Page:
Jurgen Klopp, in stark contrast, is an affable energizer bunny on steroids. He is as expressive, emotional, and buoyant as they come and this is what he seeks to transmit to this Liverpool team. Over the course of this season, Klopp has actively chosen to temper that side of his team. The attacking flair has been compromised to a certain extent, but he is more concerned with regulating chaos now. Liverpool thrived under chaos last season but there were instances when it consumed them too, and left them vulnerable in the defensive phases of the game. Klopp knows that apart from the inherent risk of that system in the biggest of stages, its also a physically consuming system for his players. When the team is geared to go deep into competitions, this physical toll can build up and by the time the team is contesting crucial games towards the end of the season, it can leave players running on empty. That could partially explain his team becoming more adept at keeping the ball and letting the opposition run for it. This version of Liverpool are not shy of keeping possession, circulating it, and have brought in players this past transfer window with an eye on moving away from a strict workmanlike midfield. The purchases of Fabinho and Naby Keita are in this particular direction.

The question is, how does he approach the Barcelona tie? Liverpool play the first leg away from home. While Liverpool are an offensive team themselves, capable of hurting the opposition through quick stabs when they aren’t prepared, things have a way of quickly unraveling when you’re playing at the Nou Camp in front of 100,000 fans baying for blood, with the prospect of dealing with Lionel Messi on his turf. Keeping that in mind, its likely that he sets up with one eye on taking a safe result back home. The front three and the back line are areas where Klopp hasn’t shown a tendency to experiment. Joe Gomez had settled in quite well alongside Virgil Van Dijk in the beginning of the season, but an injury to Gomez has led to Joel Matip partnering Van Dijk. Gomez seems to be back to match fitness, so its likely that he finds a place on the bench at Nou Camp, if not in the line up. It’s the midfield that looks like the variable. Klopp has relied on Jordan Henderson this past few months to shepherd his midfield and keep things running, so his presence at the base of midfield might not be a surprise. Henderson is an enigma. There are days when he can look like a world class player, all action and supplying the necessary penetration from midfield, but there are times when he looks like a fully armor clad medieval knight who is forced to perform a complex set of maneuvers underneath all that heavy metal, hands flailing and feet off balance. Klopp must really hope that it is the former version that shows up. Giorginio Wijnaldum is an able operator from the right and his relative conservatism will help Henderson deal with the Barcelona midfield. Wijnaldum is a neat balance between an all action midfielder and someone who is comfortable on the ball, so his presence could be vital. The third midfield spot is a toss up between James Milner and Fabinho. Milner is a shoe in if Klopp reverts to type when it comes to his approach in the big games this season. Fabinho is a fine midfielder with a range of passing and distribution that’s in short supply in the middle, but he has not looked consistently comfortable in the Liverpool line up for him to be trusted in the biggest of games. The manager prefers robustness and mobility and Fabinho is cut from a different cloth. It might be too soon for him.

There is also a more pertinent reason why Klopp might prefer steel to creativity in the middle. Midfielders like Milner and Henderson have the ability to hold their position and act as insurance policies for their full backs when caught out of position. This could be handy when dealing with the pace and attacking instincts of Barcelona’s full backs and wingers.

Ernesto Valverde might have a little more to ponder over his team selection. The center backs Gerard Pique and Clement Lenglet pick themselves, and so does Jordi Alba. Marc Andre ter Stegen is a constant. Busquets and Rakitic are vital cogs in midfield, and so are Messi and Suarez in attack. Everything else is up for grabs. Who to play at the right back position is a crucial decision for Valverde because he has traditionally preferred the pace and recovery prowess of Semedo when faced with teams that have fast, menacing wingers who need to be kept under control, but he has work to do when it comes to linking up in the final third. This is where Sergi Roberto excels, largely due to his reading of the game and familiarity with the overall system. The third midfield spot could be occupied by either Arthur Melo or Arturo Vidal. Arthur is Xavi-esque in his movements, especially when he gets out of the press with quick, sharp turns and connects with the attack, but he still hasn’t fine tuned his ability to deliver that final ball as Xavi used to. That is, of course, not to be held against the youngster as he has quickly made a place for himself in the team and looks set for the long haul despite this being his first season with the club. Vidal is an all action, warrior of a player who is as good on the ball as he is off it. He could be particularly handy in subduing Liverpool’s press as the aggression and tenacity he brings to the middle can be handy if the match descends into a scrap, because he is most suited to emerge out of that with his hands clean, while bruising a few Liverpool players on the way. Its just what he does. The left side of the attack is a bone of contention between Coutinho and Dembele. There are strong reasons to prefer Dembele in a match of this nature given that Liverpool might leave spaces to exploit at the back, but Coutinho has been performing better and while there are strong opinions all over the Spanish press over his general suitability to the team, his recent performances just might edge him into the line up. This is a tricky one.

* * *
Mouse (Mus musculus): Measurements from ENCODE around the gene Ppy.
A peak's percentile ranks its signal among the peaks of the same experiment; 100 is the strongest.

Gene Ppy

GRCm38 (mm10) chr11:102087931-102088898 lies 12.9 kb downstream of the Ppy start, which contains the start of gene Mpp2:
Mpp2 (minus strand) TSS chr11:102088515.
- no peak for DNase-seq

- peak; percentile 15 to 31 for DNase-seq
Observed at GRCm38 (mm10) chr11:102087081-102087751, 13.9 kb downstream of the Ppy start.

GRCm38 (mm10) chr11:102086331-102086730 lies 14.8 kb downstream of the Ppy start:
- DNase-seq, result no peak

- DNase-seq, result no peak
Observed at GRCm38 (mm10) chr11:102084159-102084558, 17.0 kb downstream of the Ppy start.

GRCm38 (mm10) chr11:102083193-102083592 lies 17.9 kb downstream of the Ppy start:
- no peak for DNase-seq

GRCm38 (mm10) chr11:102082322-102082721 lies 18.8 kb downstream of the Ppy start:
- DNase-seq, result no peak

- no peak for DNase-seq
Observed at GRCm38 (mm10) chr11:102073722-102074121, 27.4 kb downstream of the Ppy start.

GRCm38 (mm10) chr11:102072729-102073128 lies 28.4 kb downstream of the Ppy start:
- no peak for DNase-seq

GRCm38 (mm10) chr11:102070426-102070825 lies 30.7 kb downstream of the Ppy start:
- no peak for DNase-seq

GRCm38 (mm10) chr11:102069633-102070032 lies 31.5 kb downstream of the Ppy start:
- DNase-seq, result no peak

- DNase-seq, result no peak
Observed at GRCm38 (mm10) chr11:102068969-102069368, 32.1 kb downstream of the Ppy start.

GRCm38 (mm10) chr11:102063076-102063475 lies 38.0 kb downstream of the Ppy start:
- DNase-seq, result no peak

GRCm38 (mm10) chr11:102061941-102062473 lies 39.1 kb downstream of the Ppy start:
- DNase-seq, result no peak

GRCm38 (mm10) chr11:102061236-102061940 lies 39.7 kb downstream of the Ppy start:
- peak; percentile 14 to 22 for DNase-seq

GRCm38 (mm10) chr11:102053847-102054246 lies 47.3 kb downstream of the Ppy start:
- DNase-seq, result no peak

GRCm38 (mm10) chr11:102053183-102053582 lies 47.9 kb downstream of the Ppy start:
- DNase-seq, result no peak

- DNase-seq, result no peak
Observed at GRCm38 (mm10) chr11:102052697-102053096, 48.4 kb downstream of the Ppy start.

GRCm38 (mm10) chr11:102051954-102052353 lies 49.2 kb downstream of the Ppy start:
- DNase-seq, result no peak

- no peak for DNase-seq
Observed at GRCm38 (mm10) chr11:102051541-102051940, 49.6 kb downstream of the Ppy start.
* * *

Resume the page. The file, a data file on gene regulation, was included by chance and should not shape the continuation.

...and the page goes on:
For the last three years Barcelona have exited at this stage of the competition, and Real Madrid winning three in a row around the same time is not lost on anyone who has anything to do with Barcelona. In the last decade or so, Barcelona and Real Madrid have won the Champions League four times each but domestically, Barcelona have exerted complete dominance over their rivals. There is a feeling that this needs to extend to Europe as well. Liverpool haven’t got their hands on this trophy since 2005, and while they might have to contend with the machine like consistency of Manchester City in the league, the Champions League just might be their best chance of winning something this season to show for all the excellent work behind the scenes. A certain Lionel Messi shaped obstacle might have something to say about that first.